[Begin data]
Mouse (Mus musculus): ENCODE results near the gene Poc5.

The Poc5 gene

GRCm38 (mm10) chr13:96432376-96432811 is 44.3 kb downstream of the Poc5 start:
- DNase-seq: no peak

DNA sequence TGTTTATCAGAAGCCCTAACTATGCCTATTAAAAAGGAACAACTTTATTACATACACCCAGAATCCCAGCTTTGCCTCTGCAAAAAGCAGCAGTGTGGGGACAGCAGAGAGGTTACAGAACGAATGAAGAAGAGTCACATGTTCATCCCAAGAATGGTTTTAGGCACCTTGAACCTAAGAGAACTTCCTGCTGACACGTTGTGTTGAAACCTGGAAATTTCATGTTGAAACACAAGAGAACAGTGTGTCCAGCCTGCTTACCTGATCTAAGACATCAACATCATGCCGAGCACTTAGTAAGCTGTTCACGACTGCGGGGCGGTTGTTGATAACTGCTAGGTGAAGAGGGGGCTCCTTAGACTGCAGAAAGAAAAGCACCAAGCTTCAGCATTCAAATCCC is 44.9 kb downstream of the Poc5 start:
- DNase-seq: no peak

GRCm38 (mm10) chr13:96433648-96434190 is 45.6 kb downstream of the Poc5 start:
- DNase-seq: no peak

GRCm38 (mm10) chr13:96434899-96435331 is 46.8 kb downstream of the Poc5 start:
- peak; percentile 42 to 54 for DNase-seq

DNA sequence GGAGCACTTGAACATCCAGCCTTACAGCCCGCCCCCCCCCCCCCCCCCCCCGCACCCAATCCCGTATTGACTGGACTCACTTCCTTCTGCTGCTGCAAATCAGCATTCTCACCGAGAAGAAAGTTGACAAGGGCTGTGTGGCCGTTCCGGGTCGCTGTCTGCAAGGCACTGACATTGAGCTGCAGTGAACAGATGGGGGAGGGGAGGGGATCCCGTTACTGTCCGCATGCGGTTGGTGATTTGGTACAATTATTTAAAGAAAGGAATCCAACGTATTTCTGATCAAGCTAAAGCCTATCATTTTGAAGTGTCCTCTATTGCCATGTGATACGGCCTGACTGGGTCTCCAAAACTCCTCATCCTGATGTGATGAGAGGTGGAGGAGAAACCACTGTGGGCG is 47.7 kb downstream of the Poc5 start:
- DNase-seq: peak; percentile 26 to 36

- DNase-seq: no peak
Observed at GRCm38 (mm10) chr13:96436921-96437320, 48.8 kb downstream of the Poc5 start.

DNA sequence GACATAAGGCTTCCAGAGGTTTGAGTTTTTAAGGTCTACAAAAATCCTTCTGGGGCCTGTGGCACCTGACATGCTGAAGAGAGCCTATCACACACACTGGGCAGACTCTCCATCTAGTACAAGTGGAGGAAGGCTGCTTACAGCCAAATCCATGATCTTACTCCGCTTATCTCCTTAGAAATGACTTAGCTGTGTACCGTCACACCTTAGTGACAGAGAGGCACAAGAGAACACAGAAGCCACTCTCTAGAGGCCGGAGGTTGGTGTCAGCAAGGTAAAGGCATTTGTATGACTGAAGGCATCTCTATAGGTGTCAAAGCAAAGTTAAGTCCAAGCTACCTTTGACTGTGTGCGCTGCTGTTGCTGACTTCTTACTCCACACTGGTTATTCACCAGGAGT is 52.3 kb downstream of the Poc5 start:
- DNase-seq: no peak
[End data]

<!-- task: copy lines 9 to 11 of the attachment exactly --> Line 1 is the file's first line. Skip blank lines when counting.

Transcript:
GRCm38 (mm10) chr13:96434899-96435331 is 46.8 kb downstream of the Poc5 start:
- peak; percentile 42 to 54 for DNase-seq

DNA sequence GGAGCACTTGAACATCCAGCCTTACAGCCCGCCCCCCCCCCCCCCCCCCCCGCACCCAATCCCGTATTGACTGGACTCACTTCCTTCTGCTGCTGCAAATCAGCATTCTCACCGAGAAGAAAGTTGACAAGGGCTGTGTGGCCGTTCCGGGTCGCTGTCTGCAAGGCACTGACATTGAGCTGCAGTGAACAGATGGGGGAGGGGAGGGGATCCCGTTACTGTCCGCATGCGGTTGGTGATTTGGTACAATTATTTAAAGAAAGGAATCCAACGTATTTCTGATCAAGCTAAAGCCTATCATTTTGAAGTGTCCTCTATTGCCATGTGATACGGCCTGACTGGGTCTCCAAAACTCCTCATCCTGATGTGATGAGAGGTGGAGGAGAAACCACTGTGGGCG is 47.7 kb downstream of the Poc5 start: